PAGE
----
IRAQ MAY GET KILLER DRONES

Hunter_bomb.gifThe U.S. military has been flying drones over Iraq since Desert Storm, back in '91. But, up 'til now, they've basically served in just one role: as airborne spies, taking pictures of what's below.The Army wants to change that. And fast, by strapping the unmanned planes up with bombs and guns.This wouldn't be a first, exactly. Predator unmanned aerial vehicles (UAVs) have occasionally been equipped with a couple of Hellfire missiles. And occasionally, the drone has unleashed those weapons, either on suspected terrorist groups, or on artillery positions. But those missions have been very much the exception, and not the rule.This new effort reported by Inside the Army -- has the potential to be something quite different: UAVs designated specifically for combat. It's something "troops in Iraq are asking for," the military trade magazine says, "now."

Both the Armys I-Gnat and Hunter UAV systems used in Iraq could carry weapons, sources noted. [In fact, the Hunter has already been tested with Viper Strike munitions.] The I-Gnat can carry up to 450 pounds of payload, while the Hunters payload capacity is 200 pounds. But the Army has never employed a weaponized UAV to date in a warfighting operation, a source said.The only thing we can confirm, due to the operational concerns on this issue, is the Army is in fact pursuing weaponizing a UAV in theater, said the source, who spoke on condition of anonymity. Thats all we can say without disclosing classified informationIt is still new in inventory, noted Army Lt. Col. Christopher Rodney. The use has yet to be determined. The theater, particularly Iraq, will be the testing ground.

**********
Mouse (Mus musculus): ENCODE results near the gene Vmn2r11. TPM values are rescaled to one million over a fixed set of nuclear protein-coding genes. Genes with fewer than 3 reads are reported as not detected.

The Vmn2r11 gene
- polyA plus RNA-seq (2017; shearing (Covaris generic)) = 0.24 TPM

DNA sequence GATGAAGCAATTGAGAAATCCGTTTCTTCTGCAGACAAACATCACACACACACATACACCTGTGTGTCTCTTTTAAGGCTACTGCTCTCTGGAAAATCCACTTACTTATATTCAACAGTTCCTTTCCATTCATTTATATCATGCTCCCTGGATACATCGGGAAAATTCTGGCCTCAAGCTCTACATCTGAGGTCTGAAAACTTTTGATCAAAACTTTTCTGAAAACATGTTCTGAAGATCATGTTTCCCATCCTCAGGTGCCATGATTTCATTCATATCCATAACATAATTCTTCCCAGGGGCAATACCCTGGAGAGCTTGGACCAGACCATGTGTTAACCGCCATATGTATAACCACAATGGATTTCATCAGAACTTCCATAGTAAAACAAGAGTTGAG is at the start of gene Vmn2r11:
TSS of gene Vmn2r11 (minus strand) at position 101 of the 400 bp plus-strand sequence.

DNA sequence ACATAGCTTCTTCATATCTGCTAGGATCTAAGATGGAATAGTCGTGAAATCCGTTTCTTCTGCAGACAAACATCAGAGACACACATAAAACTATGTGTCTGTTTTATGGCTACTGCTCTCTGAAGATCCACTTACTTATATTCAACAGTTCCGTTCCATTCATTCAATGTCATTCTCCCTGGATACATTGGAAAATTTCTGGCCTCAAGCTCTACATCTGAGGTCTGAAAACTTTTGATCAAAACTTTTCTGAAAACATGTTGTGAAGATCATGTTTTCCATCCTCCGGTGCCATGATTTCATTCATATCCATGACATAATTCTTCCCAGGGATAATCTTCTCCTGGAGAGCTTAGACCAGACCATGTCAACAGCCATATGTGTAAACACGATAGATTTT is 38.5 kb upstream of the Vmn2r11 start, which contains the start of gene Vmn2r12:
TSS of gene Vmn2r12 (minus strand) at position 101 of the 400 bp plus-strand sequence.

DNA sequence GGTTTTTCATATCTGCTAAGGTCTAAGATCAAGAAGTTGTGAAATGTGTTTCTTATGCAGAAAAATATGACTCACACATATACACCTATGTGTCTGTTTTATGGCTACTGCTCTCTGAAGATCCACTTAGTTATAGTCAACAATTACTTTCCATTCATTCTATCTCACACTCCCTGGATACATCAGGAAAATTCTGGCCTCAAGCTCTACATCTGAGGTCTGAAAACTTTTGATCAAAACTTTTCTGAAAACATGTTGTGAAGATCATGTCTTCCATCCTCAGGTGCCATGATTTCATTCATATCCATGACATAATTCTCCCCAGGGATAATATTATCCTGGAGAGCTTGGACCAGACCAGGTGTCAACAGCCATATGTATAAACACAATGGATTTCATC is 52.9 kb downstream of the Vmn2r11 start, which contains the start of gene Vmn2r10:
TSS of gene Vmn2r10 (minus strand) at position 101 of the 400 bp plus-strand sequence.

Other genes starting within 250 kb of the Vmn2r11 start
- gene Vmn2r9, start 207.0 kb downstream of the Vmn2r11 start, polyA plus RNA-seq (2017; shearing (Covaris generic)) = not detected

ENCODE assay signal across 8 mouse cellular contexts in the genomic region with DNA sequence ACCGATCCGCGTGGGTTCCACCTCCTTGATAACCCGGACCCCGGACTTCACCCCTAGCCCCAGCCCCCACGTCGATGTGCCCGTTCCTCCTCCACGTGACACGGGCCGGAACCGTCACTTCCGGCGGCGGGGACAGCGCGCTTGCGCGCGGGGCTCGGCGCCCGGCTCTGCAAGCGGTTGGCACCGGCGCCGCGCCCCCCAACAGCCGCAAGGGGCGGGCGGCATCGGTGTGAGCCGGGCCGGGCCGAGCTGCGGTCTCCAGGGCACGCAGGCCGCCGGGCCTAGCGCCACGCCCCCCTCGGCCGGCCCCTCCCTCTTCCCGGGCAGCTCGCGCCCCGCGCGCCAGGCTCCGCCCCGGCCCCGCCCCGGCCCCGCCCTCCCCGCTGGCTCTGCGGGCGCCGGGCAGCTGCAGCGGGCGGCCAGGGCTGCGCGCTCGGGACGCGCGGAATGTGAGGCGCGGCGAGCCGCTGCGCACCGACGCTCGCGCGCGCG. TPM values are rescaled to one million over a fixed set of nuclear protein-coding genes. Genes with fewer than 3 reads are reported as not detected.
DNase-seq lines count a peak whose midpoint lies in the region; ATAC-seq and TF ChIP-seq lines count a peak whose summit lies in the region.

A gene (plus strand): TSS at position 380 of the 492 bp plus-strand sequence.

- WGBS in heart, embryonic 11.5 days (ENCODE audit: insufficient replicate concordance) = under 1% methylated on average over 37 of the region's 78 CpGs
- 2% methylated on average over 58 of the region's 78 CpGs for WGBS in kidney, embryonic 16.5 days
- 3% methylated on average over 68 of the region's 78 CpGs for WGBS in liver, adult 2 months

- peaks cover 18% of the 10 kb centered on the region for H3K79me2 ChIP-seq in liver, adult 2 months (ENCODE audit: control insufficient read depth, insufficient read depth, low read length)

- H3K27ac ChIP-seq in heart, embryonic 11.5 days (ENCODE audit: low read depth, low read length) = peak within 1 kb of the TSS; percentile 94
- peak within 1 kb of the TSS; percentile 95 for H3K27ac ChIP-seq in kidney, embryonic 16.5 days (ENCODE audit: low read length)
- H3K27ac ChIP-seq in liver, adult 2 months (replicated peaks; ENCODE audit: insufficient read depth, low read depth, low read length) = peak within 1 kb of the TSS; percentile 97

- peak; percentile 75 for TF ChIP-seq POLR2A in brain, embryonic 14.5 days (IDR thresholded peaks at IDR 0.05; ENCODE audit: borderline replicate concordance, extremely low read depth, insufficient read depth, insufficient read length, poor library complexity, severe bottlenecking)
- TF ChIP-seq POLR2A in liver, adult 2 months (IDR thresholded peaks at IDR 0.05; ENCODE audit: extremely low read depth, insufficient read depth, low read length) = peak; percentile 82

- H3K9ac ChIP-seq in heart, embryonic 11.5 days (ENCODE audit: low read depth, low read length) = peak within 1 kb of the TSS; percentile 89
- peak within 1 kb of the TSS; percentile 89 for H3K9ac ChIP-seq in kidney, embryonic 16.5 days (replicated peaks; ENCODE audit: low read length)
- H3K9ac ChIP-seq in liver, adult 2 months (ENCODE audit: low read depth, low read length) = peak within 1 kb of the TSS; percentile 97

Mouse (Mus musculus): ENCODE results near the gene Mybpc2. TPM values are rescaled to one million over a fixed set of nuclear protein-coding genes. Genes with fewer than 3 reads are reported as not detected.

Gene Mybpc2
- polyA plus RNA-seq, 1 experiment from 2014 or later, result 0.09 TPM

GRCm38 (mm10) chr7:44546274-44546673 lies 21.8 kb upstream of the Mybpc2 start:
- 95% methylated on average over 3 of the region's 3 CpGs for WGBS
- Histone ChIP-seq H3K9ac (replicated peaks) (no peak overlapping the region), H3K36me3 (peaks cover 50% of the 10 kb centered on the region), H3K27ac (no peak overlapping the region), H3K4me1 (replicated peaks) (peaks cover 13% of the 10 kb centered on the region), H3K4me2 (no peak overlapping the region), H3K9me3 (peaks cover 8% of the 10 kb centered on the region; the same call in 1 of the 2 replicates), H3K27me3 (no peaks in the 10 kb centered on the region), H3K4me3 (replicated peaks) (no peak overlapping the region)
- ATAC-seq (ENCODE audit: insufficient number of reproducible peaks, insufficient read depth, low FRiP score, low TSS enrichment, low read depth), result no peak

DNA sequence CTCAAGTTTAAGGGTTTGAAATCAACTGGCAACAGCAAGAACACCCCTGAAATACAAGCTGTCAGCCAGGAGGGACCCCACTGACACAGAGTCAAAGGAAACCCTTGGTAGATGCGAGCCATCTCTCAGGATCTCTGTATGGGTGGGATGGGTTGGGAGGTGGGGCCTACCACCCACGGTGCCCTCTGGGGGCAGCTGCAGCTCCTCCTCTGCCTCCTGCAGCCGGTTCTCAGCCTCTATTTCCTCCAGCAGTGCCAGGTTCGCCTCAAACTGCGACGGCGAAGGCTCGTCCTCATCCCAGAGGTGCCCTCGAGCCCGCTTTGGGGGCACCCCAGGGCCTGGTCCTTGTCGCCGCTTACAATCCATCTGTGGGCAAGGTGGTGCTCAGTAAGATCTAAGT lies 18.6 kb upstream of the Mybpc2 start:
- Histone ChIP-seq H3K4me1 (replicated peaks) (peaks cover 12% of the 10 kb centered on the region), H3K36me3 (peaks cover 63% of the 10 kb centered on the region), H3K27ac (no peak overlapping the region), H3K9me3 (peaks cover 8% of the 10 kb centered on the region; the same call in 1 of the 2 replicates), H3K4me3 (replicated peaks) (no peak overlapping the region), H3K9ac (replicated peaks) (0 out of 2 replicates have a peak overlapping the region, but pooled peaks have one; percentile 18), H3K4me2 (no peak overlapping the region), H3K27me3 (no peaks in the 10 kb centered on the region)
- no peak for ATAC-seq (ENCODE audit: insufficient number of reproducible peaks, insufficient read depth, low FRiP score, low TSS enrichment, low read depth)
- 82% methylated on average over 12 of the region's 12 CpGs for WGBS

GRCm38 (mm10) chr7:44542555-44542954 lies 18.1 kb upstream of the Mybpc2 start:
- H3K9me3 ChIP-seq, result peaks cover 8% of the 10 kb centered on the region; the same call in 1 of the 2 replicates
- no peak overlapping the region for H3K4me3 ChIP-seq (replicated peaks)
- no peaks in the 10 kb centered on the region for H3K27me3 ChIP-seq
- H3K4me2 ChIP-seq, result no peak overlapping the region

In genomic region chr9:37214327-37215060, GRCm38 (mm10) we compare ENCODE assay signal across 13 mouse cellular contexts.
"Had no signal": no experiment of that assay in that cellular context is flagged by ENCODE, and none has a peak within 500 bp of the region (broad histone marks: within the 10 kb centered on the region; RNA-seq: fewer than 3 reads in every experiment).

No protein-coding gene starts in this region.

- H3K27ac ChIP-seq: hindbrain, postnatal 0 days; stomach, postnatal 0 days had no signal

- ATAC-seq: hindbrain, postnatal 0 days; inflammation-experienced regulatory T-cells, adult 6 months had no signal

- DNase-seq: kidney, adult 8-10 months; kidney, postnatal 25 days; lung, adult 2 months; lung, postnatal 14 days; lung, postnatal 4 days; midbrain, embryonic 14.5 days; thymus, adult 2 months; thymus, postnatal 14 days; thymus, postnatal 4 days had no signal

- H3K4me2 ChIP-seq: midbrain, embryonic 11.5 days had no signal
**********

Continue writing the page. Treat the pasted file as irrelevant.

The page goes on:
The testing ground for what, exactly? Well, the Army is on the verge of awarding contracts, to build its weapons-carrying, Extended-Range Mission Payload pilotless planes. But those smallish UAVs, with a range of 300 kilometers, are just a first step. The real doozy is currently being jointly developed by Darpa, the Air Force, and the Navy a drone, specifically designed for combat.THERE'S MORE: Slate's lastest scener from Fallujah tells the story of "How the Pioneer Robot Plane Helped Win an Artillery Duel."AND MORE: A hundred bomb-disposal robots have been bought by the Navy, and are now on their way to Afghanistan and Iraq.AND MORE: "No fewer than 20 types of aircraft have been thrown into the [Fallujah] fight," the AP says, "including 10 fixed-wing planes, three types of helicopters and seven kinds of unmanned drones."
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